So start here before comparing more technical requirements that will require more work to compare and make a list of must-haves in MOSCOW) before comparing nice-to-haves requirements (must haves in MOSCOW) before comparing nice-to-haves must have’s in MOSCOW) before comparing nice-to-haves to save on extensive comparisons.
Where to Start
Starting a product comparison can be the hardest part if you have no experience in the domain. There are a good few places to start: hiring expertise if you don’t have the time. Oakland is often called in to assess a client’s options. As we are tech-agnostic and have experience working with many different clients, we know what works and what doesn’t! (shameless plug for us), read blogs and books by subject matter experts (check out the Data Platform Journal another shameless plug) or use social media for advice.
Try to avoid straight-up sales pitches and salespeople early on; you are trying at this stage to gather information to make a better-informed decision later on, not make a decision right now. Most have useful guides and content which you can use to inform your decision-making.
Modern Data Stack is also a great website for finding a range of data solutions, though skewed towards smaller start-ups. Gartner is another option if you have a license, but it skews towards established buy solutions.
What to Watch Out For When Buying Software
Avoid bias towards slick sales staff and fancy user interfaces: vendors can hype up their products with years of sales experience, whereas engineers have little to no sales experience to hype up their build option.
Also, how much does a good User Interface (UI) for your users matter? For engineers, often not much, non-technical users, a lot.
Buyers may not realise that even heavily managed solutions require some configuration and support, not as much support as a build option, but this aspect is often forgotten about.
People tend to also forget about the 10% trap, where on average a complex solution requires 10% to 20% of its requirements to be met by highly customisable software.
We’ve seen a number of times people look at and/or test the simple use cases and forget the more difficult requirements they have, which inevitably means that the solution comes unstuck and can’t deliver on all of the requirements. Test your potential solutions against your most challenging must-have requirements.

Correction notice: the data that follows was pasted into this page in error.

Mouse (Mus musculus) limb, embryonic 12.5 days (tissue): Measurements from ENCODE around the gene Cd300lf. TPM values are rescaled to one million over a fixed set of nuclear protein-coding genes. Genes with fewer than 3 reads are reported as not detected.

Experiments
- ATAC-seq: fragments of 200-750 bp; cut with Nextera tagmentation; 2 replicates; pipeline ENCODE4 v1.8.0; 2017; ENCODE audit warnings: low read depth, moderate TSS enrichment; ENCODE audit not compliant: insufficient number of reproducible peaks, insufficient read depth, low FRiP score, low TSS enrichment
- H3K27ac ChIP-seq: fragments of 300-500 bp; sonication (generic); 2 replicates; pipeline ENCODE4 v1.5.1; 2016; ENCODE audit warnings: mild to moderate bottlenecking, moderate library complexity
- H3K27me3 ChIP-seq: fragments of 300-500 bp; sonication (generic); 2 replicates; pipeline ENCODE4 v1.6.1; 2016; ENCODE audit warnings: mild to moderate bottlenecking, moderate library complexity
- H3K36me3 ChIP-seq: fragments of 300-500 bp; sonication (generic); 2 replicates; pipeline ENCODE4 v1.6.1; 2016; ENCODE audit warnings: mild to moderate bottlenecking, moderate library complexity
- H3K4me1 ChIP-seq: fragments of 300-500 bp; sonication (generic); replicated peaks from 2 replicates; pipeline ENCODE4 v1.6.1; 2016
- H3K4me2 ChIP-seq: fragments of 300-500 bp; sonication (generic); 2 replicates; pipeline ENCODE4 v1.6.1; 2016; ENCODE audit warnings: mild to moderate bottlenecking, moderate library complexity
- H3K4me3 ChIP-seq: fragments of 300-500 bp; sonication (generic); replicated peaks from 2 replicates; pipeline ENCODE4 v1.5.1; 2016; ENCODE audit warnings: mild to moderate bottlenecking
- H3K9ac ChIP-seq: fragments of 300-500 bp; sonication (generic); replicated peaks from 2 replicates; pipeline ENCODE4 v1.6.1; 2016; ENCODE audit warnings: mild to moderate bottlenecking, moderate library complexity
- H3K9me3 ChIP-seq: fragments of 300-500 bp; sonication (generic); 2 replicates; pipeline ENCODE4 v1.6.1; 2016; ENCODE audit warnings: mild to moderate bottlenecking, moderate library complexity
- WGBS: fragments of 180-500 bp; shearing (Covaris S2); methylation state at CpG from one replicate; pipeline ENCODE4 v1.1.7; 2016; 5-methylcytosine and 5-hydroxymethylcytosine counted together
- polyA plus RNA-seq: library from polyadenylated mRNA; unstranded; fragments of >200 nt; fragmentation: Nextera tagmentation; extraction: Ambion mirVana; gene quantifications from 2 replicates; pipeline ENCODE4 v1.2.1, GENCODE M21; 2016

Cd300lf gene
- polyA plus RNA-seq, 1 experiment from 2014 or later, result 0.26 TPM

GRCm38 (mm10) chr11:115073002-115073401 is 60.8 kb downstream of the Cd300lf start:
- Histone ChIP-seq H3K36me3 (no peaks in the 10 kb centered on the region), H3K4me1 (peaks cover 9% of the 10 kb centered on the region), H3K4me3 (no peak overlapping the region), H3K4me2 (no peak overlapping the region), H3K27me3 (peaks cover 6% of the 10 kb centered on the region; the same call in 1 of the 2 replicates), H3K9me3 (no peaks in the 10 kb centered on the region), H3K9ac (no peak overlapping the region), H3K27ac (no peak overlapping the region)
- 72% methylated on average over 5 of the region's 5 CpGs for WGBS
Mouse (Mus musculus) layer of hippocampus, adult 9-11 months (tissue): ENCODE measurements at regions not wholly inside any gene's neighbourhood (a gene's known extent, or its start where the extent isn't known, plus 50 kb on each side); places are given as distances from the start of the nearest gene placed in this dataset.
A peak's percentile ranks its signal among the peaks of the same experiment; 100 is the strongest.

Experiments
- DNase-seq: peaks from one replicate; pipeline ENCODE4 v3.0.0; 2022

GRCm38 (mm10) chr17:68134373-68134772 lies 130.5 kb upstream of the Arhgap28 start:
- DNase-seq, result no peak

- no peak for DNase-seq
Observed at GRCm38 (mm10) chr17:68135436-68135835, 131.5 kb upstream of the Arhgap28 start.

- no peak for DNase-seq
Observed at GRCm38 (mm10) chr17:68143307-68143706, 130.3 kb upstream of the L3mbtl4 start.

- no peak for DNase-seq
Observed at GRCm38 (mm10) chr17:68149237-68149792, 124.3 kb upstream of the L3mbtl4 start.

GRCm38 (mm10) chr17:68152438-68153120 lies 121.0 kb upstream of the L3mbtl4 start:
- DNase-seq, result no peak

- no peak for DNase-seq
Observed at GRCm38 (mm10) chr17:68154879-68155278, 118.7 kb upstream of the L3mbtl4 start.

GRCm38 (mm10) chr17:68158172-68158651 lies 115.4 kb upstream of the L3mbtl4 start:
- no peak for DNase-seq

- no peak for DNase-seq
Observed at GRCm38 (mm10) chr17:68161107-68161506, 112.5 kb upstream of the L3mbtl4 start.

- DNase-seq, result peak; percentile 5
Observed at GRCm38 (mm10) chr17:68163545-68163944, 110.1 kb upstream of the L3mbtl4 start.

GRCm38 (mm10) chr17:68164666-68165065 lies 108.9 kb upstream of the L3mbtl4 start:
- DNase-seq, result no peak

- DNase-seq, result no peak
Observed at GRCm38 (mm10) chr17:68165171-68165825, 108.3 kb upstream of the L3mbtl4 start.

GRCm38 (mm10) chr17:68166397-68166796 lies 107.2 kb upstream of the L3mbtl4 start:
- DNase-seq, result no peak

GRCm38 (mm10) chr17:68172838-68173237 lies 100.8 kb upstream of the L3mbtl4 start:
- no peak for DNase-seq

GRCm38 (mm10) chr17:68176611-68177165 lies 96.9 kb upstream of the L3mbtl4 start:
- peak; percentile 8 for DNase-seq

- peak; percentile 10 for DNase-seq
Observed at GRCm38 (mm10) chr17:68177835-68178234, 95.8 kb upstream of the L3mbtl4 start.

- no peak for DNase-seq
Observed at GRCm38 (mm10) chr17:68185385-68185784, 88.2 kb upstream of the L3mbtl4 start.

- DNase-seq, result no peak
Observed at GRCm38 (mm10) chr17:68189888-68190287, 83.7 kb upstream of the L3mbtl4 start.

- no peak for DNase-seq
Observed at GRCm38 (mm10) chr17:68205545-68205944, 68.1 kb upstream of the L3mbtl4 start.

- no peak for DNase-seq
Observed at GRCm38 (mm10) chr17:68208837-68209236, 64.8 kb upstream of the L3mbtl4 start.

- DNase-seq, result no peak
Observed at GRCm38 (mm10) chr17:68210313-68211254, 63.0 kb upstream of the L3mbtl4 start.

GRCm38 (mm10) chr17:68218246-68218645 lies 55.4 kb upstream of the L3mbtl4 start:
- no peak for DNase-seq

Beware of your own Engineer’s Biases Towards Build
So far, this may sound a little biased towards “build“ solutions, so we’ll rein it in here.
Most experienced engineers would back themselves to build solutions that can also be bought if given the time and money, but just because you can doesn’t mean you should. Often, projects take longer and throw up difficulties along the way.
So, if the build and buy solutions cost roughly the same and both meet requirements, we would er on the side of caution and go for the buy option.
Another classic trap engineers fall into is pitching a solution that is technically better but doesn’t improve the organisation: making a pipeline run faster with fancy new tech doesn’t always make the organisation’s profits larger.
If you’re not an engineer, then you may be more likely to be biased towards a “buy“ option in our experience, though again, there are exceptions.
So, in summary: avoid extremes, gather information before engaging sales teams, compare using the most difficult and important requirements first, be creative and check your biases towards either buying or building.
Author: Jake Watson